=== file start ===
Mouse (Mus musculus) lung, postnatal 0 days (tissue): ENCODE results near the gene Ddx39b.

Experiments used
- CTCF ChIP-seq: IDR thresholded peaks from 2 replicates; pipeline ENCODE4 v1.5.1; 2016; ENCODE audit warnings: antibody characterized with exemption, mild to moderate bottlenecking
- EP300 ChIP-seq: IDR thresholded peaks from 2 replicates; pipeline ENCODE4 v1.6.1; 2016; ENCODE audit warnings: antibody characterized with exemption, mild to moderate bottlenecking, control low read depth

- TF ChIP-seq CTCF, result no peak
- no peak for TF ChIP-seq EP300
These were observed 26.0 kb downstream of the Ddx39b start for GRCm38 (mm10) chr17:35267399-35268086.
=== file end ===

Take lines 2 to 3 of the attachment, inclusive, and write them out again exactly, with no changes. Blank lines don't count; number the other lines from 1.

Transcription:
Experiments used
- CTCF ChIP-seq: IDR thresholded peaks from 2 replicates; pipeline ENCODE4 v1.5.1; 2016; ENCODE audit warnings: antibody characterized with exemption, mild to moderate bottlenecking